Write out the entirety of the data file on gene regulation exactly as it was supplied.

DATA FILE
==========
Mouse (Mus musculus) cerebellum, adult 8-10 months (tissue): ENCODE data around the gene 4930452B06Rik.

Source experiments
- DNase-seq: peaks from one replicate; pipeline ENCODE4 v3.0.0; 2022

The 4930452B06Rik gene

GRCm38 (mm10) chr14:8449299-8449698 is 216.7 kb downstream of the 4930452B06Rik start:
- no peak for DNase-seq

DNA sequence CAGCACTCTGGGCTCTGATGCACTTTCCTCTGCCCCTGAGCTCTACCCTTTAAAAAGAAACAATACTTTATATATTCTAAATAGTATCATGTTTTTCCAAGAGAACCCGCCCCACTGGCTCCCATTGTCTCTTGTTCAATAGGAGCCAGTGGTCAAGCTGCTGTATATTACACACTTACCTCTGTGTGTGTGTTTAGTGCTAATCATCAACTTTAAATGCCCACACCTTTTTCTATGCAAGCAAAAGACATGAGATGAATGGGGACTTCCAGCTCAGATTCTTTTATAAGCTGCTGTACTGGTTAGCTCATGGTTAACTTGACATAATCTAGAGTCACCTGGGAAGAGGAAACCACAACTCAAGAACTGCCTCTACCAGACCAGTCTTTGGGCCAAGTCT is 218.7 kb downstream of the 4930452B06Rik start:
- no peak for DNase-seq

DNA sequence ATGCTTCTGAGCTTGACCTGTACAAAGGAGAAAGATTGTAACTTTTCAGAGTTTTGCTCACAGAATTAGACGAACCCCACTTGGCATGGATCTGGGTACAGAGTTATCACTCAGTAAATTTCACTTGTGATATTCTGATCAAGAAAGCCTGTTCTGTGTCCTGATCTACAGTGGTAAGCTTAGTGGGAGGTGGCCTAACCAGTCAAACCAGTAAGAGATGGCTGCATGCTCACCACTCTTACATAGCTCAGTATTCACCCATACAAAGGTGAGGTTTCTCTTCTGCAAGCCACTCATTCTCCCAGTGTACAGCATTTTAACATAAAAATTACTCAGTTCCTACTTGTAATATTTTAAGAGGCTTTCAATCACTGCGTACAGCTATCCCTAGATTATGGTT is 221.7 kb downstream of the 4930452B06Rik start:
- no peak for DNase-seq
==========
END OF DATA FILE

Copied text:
Mouse (Mus musculus) cerebellum, adult 8-10 months (tissue): ENCODE data around the gene 4930452B06Rik.

Source experiments
- DNase-seq: peaks from one replicate; pipeline ENCODE4 v3.0.0; 2022

The 4930452B06Rik gene

GRCm38 (mm10) chr14:8449299-8449698 is 216.7 kb downstream of the 4930452B06Rik start:
- no peak for DNase-seq

DNA sequence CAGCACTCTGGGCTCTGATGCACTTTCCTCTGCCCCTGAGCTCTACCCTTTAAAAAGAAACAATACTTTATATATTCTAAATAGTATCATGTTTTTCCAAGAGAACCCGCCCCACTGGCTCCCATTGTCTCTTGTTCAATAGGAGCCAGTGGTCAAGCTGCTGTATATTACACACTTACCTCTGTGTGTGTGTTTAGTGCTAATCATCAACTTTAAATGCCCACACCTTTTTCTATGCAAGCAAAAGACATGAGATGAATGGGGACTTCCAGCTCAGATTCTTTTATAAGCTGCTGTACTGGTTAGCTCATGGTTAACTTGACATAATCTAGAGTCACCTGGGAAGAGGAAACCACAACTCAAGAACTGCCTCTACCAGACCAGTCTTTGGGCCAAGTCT is 218.7 kb downstream of the 4930452B06Rik start:
- no peak for DNase-seq

DNA sequence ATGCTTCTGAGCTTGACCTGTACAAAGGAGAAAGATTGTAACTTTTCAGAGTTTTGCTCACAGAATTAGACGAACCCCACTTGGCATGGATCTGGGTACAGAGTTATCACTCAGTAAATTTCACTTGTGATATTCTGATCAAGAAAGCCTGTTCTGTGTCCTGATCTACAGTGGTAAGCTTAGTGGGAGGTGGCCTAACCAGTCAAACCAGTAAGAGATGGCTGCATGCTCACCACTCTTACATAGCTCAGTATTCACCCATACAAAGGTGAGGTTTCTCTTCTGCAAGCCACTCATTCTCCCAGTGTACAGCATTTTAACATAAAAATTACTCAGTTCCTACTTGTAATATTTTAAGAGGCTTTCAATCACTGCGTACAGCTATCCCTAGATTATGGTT is 221.7 kb downstream of the 4930452B06Rik start:
- no peak for DNase-seq